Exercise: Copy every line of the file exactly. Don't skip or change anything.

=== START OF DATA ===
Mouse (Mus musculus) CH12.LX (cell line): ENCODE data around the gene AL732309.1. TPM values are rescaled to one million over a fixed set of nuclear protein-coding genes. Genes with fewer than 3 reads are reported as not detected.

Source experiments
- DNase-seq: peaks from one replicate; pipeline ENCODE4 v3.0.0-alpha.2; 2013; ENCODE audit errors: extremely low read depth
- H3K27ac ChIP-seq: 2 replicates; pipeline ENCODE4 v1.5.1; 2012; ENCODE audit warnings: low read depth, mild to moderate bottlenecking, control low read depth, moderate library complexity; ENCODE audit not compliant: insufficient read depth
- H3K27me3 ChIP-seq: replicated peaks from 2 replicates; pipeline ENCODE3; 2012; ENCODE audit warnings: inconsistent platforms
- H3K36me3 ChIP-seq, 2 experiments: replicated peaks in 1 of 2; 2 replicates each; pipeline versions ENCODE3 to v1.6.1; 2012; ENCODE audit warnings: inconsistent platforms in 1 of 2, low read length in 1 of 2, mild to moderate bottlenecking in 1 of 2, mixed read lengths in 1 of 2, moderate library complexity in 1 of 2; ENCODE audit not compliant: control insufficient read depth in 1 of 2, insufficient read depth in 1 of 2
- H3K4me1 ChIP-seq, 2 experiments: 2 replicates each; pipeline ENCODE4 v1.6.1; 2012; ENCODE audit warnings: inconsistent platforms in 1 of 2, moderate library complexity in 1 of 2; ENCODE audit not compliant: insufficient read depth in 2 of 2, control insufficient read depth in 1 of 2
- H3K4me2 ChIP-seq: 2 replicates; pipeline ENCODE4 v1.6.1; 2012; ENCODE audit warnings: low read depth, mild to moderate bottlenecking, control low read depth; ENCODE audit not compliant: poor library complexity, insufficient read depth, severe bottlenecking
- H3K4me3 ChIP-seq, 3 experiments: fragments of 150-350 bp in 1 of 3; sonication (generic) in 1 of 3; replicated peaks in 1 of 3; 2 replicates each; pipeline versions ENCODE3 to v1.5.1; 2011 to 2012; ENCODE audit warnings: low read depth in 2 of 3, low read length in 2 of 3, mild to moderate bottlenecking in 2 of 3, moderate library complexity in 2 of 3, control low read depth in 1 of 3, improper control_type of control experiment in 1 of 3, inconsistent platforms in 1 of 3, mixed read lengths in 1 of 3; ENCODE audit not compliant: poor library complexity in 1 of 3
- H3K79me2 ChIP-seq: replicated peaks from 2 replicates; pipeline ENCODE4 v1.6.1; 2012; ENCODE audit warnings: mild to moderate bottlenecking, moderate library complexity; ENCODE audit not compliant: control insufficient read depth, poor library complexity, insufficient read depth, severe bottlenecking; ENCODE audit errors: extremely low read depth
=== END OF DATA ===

Mouse (Mus musculus) CH12.LX (cell line): ENCODE data around the gene AL732309.1. TPM values are rescaled to one million over a fixed set of nuclear protein-coding genes. Genes with fewer than 3 reads are reported as not detected.

Source experiments
- DNase-seq: peaks from one replicate; pipeline ENCODE4 v3.0.0-alpha.2; 2013; ENCODE audit errors: extremely low read depth
- H3K27ac ChIP-seq: 2 replicates; pipeline ENCODE4 v1.5.1; 2012; ENCODE audit warnings: low read depth, mild to moderate bottlenecking, control low read depth, moderate library complexity; ENCODE audit not compliant: insufficient read depth
- H3K27me3 ChIP-seq: replicated peaks from 2 replicates; pipeline ENCODE3; 2012; ENCODE audit warnings: inconsistent platforms
- H3K36me3 ChIP-seq, 2 experiments: replicated peaks in 1 of 2; 2 replicates each; pipeline versions ENCODE3 to v1.6.1; 2012; ENCODE audit warnings: inconsistent platforms in 1 of 2, low read length in 1 of 2, mild to moderate bottlenecking in 1 of 2, mixed read lengths in 1 of 2, moderate library complexity in 1 of 2; ENCODE audit not compliant: control insufficient read depth in 1 of 2, insufficient read depth in 1 of 2
- H3K4me1 ChIP-seq, 2 experiments: 2 replicates each; pipeline ENCODE4 v1.6.1; 2012; ENCODE audit warnings: inconsistent platforms in 1 of 2, moderate library complexity in 1 of 2; ENCODE audit not compliant: insufficient read depth in 2 of 2, control insufficient read depth in 1 of 2
- H3K4me2 ChIP-seq: 2 replicates; pipeline ENCODE4 v1.6.1; 2012; ENCODE audit warnings: low read depth, mild to moderate bottlenecking, control low read depth; ENCODE audit not compliant: poor library complexity, insufficient read depth, severe bottlenecking
- H3K4me3 ChIP-seq, 3 experiments: fragments of 150-350 bp in 1 of 3; sonication (generic) in 1 of 3; replicated peaks in 1 of 3; 2 replicates each; pipeline versions ENCODE3 to v1.5.1; 2011 to 2012; ENCODE audit warnings: low read depth in 2 of 3, low read length in 2 of 3, mild to moderate bottlenecking in 2 of 3, moderate library complexity in 2 of 3, control low read depth in 1 of 3, improper control_type of control experiment in 1 of 3, inconsistent platforms in 1 of 3, mixed read lengths in 1 of 3; ENCODE audit not compliant: poor library complexity in 1 of 3
- H3K79me2 ChIP-seq: replicated peaks from 2 replicates; pipeline ENCODE4 v1.6.1; 2012; ENCODE audit warnings: mild to moderate bottlenecking, moderate library complexity; ENCODE audit not compliant: control insufficient read depth, poor library complexity, insufficient read depth, severe bottlenecking; ENCODE audit errors: extremely low read depth